Lawyer: Too early to pin tanker accident on pilot
SAN FRANCISCO (AP) — Investigators were gathering evidence Wednesday to determine what caused an empty oil tanker to clip a tower support of the San Francisco-Oakland Bay Bridge while a lawyer for the ship's pilot called any speculation that his client was at fault "highly premature."
The 752-foot Overseas Reymar scraped a 30-to-40-foot section of a protective fender from the tower at about 11:20 a.m. Monday while pilot Guy Kleess was in charge of taking the tanker out beyond the Golden Gate Bridge.
The U.S. Coast Guard said in a statement that the ship had been warned it was off course. But the Coast Guard refused to disclose what time the warning was given or release a recording of the conversation between the ship and the Vessel Traffic Service, which monitors the movement of all large vessels on the San Francisco Bay.
Coast Guard spokesman Dan Dewell said investigators will examine the recorded conversation between the 752-foot Overseas Reymar and a dispatcher with the service, along with a host of other factors.
No further details about the warning will be released until the investigation is complete, he said.
The pilot's lawyer, Rex Clack, said investigators are still gathering facts about the accident and have not speculated about a cause. He said Kleess is cooperating.
"None of the government investigators has pointed fingers at any specific source as a cause," Clack said in a statement Wednesday. "And there are many potential causes for investigators to study, such as mechanical failure aboard the Overseas Reymar, faulty navigational devices, unpredictable fog conditions, the actions of the ship's bridge crew, water currents and tides, and other possible sources."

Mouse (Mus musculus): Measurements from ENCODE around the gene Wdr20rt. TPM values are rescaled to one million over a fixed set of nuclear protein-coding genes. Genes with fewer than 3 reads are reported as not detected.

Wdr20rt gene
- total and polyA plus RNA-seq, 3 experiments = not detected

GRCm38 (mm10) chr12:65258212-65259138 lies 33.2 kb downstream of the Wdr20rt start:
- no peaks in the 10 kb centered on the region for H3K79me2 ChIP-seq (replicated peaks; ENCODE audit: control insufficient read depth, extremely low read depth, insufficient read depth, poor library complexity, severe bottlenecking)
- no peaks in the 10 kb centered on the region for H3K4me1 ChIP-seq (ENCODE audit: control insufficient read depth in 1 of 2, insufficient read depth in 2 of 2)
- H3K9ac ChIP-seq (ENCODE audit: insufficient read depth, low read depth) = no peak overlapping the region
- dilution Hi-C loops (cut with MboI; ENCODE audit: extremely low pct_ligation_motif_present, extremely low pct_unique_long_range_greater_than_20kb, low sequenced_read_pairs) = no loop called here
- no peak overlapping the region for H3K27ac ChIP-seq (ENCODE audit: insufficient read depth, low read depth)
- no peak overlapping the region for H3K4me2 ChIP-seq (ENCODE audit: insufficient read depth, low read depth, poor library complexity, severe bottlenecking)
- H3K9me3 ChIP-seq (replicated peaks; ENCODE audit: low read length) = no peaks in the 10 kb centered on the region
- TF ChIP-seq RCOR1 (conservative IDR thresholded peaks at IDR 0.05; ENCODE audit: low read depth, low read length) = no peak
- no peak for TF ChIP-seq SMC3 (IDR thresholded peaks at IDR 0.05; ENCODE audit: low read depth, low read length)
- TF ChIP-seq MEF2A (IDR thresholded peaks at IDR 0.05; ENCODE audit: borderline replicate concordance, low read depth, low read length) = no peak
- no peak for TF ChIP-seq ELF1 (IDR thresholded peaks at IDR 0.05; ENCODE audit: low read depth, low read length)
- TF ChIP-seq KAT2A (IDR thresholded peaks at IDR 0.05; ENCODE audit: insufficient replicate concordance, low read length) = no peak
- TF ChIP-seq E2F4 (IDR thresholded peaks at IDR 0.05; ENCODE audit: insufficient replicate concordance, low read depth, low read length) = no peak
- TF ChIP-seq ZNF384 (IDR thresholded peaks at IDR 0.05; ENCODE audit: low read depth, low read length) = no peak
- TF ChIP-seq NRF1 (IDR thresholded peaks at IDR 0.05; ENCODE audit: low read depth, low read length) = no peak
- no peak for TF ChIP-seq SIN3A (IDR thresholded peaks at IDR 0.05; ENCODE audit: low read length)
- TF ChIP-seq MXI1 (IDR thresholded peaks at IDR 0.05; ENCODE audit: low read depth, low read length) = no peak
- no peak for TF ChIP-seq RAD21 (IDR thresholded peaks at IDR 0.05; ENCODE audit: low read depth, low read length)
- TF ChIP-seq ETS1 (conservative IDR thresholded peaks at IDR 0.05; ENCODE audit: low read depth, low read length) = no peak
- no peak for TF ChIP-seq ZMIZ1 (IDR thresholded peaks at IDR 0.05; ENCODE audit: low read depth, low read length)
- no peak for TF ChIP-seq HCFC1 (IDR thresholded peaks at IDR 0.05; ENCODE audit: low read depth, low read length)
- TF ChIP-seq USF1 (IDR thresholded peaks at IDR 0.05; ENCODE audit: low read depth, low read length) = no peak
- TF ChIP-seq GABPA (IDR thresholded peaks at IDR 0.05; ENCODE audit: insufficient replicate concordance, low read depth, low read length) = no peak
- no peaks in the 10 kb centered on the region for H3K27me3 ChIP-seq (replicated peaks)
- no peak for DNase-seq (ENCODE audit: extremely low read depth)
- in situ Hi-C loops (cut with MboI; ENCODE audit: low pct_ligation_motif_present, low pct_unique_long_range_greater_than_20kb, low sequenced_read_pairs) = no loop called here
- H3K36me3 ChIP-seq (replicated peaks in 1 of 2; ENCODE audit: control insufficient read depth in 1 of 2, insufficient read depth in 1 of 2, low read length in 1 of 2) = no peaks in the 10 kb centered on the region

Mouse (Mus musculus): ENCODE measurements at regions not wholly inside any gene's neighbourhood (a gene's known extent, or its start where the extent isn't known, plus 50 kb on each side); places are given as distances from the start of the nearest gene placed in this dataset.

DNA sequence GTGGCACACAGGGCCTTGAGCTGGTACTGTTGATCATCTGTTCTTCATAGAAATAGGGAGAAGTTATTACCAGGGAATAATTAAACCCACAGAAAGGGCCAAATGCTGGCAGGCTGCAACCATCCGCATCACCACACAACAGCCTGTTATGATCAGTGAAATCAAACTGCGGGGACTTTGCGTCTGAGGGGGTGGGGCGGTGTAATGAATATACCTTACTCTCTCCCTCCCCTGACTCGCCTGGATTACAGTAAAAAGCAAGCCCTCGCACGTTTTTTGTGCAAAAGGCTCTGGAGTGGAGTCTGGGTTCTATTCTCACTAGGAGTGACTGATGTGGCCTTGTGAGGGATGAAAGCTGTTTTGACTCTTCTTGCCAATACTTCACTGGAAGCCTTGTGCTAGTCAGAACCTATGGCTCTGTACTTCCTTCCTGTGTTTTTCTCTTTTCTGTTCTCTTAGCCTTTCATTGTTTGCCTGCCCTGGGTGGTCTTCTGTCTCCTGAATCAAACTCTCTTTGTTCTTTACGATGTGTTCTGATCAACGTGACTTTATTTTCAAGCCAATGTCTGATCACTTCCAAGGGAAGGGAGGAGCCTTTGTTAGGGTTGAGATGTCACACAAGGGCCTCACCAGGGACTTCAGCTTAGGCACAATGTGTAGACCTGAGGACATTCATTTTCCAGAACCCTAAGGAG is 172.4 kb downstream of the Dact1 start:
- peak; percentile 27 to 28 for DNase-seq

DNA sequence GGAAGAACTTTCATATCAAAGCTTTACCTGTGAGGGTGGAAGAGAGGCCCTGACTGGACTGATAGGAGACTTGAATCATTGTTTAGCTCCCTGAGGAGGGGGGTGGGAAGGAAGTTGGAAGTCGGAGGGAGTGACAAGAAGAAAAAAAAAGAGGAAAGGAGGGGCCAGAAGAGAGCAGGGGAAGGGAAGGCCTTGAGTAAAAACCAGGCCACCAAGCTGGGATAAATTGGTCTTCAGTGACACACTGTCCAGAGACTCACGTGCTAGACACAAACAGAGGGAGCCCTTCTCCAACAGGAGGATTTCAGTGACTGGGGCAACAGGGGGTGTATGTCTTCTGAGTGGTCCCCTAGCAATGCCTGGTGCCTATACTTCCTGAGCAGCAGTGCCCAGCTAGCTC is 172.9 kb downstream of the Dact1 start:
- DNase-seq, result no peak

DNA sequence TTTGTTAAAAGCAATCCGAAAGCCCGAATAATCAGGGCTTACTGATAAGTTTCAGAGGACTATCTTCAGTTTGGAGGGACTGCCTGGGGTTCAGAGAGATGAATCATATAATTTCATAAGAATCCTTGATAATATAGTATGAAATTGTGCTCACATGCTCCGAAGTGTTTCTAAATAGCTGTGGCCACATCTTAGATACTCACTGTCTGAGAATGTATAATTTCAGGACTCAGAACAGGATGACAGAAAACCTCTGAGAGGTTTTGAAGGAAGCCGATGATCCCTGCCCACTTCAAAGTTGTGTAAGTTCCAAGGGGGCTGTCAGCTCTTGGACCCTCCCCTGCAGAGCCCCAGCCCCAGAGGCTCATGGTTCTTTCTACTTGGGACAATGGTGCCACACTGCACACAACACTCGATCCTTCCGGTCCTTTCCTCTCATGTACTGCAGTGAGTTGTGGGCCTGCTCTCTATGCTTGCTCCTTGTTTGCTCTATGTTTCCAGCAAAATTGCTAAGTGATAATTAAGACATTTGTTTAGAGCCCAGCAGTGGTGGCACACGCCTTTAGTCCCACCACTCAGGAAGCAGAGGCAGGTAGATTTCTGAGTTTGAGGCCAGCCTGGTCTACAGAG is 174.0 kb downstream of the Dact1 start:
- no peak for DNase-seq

In a phone interview, Clack declined to discuss any details, including the nature of the conversation between the Vessel Traffic Service and the tanker.
Mariners and others say the Vessel Traffic Service is a form of air traffic control with one crucial distinction: Its communications are advisory rather than mandatory like air traffic control.
So "warnings" from the service are often phrased as questions rather than direct statements of danger.
"They are not there to order captains around," said Capt. John Konrad, a veteran operator of large ships who now operates the respected mariners website gCaptain.com. "They'll ask a lot of questions."
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